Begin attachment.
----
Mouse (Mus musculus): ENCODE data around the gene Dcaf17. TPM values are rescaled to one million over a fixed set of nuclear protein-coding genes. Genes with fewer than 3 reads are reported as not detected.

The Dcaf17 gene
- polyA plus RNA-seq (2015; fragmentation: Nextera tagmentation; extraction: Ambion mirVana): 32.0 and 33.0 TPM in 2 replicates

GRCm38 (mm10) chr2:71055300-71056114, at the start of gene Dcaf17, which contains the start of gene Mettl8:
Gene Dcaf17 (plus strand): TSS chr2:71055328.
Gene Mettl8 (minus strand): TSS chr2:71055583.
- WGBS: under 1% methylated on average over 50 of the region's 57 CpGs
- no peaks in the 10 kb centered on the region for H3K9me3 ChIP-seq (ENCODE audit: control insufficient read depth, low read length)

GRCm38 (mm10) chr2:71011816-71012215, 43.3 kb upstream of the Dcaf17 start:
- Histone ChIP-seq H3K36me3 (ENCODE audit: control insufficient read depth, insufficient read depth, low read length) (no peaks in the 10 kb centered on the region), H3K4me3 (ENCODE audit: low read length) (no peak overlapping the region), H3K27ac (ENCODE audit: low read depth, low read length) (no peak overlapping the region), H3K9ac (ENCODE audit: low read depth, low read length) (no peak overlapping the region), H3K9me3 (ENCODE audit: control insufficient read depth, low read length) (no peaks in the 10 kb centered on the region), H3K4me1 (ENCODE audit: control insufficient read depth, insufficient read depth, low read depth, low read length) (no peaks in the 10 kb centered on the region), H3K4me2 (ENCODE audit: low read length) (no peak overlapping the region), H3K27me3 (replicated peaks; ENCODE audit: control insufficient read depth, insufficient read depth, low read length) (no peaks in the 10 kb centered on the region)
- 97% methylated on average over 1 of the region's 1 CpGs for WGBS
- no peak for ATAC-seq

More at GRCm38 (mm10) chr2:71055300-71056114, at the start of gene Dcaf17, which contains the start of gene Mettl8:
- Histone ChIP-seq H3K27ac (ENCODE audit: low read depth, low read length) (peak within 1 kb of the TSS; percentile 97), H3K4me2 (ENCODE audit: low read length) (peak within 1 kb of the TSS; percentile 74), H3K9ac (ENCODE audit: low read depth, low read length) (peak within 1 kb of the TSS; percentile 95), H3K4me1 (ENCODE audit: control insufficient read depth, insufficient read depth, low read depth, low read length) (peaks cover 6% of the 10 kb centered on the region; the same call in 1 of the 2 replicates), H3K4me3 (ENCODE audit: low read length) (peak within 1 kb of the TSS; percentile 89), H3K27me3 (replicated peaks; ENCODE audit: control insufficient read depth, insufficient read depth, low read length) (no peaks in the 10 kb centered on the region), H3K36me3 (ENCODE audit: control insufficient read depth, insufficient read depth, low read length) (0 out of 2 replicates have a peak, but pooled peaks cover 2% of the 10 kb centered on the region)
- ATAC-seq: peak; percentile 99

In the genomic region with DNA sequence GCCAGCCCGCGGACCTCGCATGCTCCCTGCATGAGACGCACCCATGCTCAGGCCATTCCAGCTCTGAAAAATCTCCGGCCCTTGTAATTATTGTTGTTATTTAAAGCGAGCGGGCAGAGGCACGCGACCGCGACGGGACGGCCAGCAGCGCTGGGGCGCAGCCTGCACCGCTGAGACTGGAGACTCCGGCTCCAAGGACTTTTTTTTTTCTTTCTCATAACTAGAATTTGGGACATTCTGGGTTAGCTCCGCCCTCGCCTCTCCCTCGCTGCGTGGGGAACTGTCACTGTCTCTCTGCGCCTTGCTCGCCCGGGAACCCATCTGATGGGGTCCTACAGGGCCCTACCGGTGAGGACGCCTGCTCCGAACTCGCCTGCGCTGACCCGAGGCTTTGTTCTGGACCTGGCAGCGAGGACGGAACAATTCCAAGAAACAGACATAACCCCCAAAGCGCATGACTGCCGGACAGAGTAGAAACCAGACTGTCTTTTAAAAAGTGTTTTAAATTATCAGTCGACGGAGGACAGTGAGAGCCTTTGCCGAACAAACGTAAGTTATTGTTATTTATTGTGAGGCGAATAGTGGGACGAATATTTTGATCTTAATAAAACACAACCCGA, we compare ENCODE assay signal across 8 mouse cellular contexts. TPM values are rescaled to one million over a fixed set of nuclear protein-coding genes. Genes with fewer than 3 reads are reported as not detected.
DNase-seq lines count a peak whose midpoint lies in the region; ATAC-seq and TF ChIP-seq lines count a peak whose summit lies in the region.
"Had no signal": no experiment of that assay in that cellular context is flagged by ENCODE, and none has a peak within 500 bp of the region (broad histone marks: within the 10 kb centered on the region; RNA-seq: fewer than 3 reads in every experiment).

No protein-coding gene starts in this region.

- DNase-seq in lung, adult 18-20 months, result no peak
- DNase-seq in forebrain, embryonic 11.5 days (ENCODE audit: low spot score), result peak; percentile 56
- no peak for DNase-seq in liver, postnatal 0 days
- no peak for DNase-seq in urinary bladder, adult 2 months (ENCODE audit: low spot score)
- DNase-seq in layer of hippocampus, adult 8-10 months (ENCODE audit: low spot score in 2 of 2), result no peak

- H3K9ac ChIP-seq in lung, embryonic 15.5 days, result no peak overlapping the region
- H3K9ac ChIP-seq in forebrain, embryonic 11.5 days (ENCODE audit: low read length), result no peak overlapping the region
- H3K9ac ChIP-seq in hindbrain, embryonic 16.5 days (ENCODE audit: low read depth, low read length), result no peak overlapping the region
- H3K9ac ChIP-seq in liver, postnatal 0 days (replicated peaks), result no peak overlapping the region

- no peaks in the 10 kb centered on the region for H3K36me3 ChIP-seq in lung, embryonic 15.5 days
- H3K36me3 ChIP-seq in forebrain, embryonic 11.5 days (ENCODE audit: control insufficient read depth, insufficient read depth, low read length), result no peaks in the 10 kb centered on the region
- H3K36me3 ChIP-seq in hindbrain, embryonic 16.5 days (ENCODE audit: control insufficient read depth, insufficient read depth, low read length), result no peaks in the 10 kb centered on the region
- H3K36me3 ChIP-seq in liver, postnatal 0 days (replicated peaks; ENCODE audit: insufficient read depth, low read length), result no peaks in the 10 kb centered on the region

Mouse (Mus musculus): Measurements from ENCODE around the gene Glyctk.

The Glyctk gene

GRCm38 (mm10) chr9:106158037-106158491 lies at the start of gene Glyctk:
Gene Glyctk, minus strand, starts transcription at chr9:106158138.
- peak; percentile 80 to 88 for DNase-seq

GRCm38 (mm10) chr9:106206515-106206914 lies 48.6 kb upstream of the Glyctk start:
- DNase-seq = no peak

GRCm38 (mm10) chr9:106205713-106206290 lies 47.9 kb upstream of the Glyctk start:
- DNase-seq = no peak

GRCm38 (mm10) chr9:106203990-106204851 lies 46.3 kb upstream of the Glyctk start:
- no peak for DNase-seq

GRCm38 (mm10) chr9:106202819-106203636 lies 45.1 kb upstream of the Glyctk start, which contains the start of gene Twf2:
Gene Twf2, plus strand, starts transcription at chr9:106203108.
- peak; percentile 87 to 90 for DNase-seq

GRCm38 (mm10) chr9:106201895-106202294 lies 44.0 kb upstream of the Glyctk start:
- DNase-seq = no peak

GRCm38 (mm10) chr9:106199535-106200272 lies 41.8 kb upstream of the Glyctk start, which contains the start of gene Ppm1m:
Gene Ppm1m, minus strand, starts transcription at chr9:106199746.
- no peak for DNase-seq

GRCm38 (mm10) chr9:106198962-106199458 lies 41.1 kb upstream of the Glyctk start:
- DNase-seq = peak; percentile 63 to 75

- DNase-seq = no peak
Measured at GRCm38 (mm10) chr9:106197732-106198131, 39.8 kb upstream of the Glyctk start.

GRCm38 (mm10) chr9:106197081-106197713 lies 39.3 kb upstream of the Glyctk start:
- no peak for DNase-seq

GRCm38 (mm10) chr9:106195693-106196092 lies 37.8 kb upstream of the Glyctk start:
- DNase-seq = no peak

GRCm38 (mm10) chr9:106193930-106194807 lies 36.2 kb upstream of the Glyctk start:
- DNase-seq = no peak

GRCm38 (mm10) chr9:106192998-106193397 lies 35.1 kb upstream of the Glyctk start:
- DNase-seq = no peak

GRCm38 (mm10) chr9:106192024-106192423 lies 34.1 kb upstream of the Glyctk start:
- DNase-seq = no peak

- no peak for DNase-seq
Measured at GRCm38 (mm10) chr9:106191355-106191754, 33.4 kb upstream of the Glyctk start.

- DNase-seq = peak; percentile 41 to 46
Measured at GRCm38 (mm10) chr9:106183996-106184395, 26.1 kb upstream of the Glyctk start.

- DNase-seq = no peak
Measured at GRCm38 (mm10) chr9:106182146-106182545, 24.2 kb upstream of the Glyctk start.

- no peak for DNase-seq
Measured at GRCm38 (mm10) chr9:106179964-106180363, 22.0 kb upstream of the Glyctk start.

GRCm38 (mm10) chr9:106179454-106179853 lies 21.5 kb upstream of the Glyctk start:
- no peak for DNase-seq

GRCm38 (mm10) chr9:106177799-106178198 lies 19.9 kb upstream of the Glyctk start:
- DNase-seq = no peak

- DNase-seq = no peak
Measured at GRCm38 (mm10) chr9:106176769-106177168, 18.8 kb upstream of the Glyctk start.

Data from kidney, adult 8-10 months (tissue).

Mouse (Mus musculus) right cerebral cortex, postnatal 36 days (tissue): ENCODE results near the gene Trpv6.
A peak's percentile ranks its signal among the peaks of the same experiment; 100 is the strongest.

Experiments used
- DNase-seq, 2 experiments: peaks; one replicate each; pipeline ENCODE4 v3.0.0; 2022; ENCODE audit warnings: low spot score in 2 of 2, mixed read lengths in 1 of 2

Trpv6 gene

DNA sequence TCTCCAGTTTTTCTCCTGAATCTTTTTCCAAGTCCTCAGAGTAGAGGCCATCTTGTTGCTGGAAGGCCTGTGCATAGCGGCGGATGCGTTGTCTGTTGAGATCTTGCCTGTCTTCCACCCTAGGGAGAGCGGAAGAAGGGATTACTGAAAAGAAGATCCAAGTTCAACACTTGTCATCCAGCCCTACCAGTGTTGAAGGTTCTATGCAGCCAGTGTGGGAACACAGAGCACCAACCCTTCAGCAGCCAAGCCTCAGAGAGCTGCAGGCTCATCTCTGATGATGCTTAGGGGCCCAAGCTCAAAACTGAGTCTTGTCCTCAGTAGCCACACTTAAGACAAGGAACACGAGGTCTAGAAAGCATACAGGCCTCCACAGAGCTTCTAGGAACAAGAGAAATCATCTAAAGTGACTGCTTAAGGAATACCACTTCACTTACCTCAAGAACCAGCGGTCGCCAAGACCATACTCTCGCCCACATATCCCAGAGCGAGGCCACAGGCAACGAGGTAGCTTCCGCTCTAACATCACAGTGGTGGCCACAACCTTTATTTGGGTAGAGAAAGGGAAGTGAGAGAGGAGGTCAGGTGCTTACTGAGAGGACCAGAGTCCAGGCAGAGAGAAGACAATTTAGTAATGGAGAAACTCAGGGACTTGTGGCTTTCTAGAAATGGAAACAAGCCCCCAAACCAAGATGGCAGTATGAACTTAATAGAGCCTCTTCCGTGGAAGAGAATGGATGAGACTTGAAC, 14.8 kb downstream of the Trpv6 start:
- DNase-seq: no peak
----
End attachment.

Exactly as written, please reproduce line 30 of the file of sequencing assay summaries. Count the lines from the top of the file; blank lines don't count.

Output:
- H3K36me3 ChIP-seq in forebrain, embryonic 11.5 days (ENCODE audit: control insufficient read depth, insufficient read depth, low read length), result no peaks in the 10 kb centered on the region